5 ways to get out of a reading slump

5 ways to get out of a reading slump

In For the Love of Reading by G.G. Andrew

5 ways to get out of a reading slump

“Reading more” is a popular resolution and a worthy aspiration, and sometimes even enthusiastic book lovers need some inspiration to get back in their reading habit. When you find yourself in a reading slump — those times when you’re just too tired, distracted, or not enjoying what you’re reading — know that it’s temporary. I can relate, because I fell into a reading slump this year. It wasn’t that I didn’t have books I wanted to read (I always have plenty of those), but I had trouble finding the energy and focus to make reading a joyful part of my life. Here are five effective reading strategies to help you the next time you face your own reading slump.

1. Make a cozy reading nook

Sometimes it’s not just about what, when, or how you’re reading, but where. This is why creating a cozy reading nook is often on the list of strategies to develop a strong reading habit. To make your own nook, find a comfortable couch, armchair, or window seat, then grab some pillows, a blanket, and whatever else you think would help you enjoy the experience more. Perhaps that’s a furry pet, a scented candle, or a big mug of tea. If you’re reading somewhere filled with creature comforts, you may be more likely to keep turning pages.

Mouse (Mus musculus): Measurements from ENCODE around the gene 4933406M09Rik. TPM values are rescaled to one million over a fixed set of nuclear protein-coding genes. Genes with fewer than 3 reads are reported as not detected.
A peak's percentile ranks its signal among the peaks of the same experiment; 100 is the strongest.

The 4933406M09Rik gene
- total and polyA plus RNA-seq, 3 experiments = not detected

Did it work? I’ve got a big armchair in my living room that’s perfect for reading. With pillows and a fuzzy blanket, I was looking forward to spending a couple of mornings trying out this relaxing reading strategy. Yet, once I’d snuggled in, I still struggled to read. One day I found myself ordering groceries online instead of reading; another I was too comfortable and fell asleep.

The bottom line: Getting cozy while you read is great, but you may need to layer another strategy on top for your busy, distracted mind. (More on that below.)

2. Reread a favorite book

If you’re struggling in your reading life, sometimes it’s best to return to an old favorite, one of those books that made you fall in love with reading to begin with. Rereading books is comforting and nostalgic, and it can help strengthen your reading ability. Armed with this knowledge, I dipped into my old copy of Judy Blume’s classic Are You There God? It’s Me, Margaret, a story I read several times as a preteen, to see if returning to it would make me more excited to read newer books.

Did it work? Judy Blume is classic for a reason, and I loved revisiting Margaret’s story as an adult, especially since it gave me a different perspective on the grownups in the book and what they might have been thinking and feeling as the events unfolded. It was peak nostalgia that also brought me back to my own childhood, particularly my thoughts and feelings when I was Margaret’s age.

The bottom line: Rereading this beloved book made me want to revisit other childhood books, especially Judy Blume’s. However, I don’t think it worked as well as other strategies to inspire me to read more in general.

3. Take a week off

Being in a book slump often means putting a lot of pressure and guilt on yourself to read more, even if you don’t feel like it. This is especially true if it’s one of your main hobbies, or being a reader is a big part of your identity. So instead of adding pressure, why not stop reading for a week (or more) to take the pressure off? The idea is that by taking a reading break, you can come back to your reading life refreshed and ready to tackle that TBR pile.